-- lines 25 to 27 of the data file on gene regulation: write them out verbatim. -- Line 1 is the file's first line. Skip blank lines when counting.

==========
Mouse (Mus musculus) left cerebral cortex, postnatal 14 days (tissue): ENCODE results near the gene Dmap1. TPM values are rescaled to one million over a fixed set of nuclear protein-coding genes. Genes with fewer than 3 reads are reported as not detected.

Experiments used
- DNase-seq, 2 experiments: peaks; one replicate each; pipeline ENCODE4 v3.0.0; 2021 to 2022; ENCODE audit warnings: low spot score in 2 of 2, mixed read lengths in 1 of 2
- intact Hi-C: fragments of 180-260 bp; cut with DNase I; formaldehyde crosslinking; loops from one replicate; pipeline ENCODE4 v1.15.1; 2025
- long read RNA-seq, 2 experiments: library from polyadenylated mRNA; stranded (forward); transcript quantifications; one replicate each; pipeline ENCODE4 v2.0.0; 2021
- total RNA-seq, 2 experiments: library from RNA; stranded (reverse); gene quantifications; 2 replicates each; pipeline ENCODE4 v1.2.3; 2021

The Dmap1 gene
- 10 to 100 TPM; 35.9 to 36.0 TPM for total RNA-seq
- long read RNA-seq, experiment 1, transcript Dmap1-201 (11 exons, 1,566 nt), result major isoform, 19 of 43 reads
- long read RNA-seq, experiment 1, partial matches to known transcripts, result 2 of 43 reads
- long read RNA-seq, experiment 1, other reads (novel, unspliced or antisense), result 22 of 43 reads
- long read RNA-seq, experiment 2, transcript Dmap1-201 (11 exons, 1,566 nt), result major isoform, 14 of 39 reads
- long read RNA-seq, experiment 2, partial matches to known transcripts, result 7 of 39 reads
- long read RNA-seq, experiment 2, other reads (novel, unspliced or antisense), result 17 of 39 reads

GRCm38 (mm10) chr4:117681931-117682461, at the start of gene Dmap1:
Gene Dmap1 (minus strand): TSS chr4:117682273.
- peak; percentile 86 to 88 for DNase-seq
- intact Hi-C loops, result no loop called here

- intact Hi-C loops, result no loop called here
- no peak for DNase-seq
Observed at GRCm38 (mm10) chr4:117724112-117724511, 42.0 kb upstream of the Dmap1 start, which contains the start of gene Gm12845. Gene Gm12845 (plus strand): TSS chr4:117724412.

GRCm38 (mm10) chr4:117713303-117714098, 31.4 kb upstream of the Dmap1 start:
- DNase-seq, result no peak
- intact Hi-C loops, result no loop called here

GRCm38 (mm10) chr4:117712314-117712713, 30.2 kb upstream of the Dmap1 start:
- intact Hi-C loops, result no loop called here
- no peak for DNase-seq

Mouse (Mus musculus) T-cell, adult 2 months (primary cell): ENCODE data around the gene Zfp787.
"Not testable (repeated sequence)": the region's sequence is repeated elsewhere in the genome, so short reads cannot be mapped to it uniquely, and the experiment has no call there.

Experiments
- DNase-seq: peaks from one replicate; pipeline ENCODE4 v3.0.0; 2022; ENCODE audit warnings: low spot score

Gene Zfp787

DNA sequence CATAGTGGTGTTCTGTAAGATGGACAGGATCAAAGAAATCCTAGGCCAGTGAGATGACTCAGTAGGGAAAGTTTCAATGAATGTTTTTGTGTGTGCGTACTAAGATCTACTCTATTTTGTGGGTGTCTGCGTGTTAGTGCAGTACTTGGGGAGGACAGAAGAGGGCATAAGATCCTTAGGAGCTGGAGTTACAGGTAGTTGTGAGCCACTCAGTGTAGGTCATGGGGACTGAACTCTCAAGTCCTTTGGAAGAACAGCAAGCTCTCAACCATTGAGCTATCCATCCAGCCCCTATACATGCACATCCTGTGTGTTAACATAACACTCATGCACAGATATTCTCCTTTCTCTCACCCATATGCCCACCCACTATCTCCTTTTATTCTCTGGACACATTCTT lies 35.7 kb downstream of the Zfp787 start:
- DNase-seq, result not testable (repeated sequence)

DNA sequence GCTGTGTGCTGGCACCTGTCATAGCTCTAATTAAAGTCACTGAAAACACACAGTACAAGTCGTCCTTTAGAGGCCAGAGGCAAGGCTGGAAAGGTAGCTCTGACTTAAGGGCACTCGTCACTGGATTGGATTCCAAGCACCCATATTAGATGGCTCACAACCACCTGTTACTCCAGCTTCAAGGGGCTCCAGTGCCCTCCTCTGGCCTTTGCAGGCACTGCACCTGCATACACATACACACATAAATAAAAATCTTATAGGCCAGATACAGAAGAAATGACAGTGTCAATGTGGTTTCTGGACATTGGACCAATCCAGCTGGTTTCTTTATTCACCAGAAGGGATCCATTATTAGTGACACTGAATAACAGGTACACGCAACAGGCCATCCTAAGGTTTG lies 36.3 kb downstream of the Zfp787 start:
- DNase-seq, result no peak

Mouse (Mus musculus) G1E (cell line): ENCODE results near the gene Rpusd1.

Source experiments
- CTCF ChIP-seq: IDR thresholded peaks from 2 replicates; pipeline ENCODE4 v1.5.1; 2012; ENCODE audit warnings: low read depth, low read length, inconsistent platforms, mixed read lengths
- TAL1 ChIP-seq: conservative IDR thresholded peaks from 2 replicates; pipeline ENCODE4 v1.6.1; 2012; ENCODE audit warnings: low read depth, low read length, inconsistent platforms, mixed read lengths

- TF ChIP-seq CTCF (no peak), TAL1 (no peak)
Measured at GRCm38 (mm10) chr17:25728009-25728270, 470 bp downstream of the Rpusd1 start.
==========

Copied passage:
GRCm38 (mm10) chr4:117712314-117712713, 30.2 kb upstream of the Dmap1 start:
- intact Hi-C loops, result no loop called here
- no peak for DNase-seq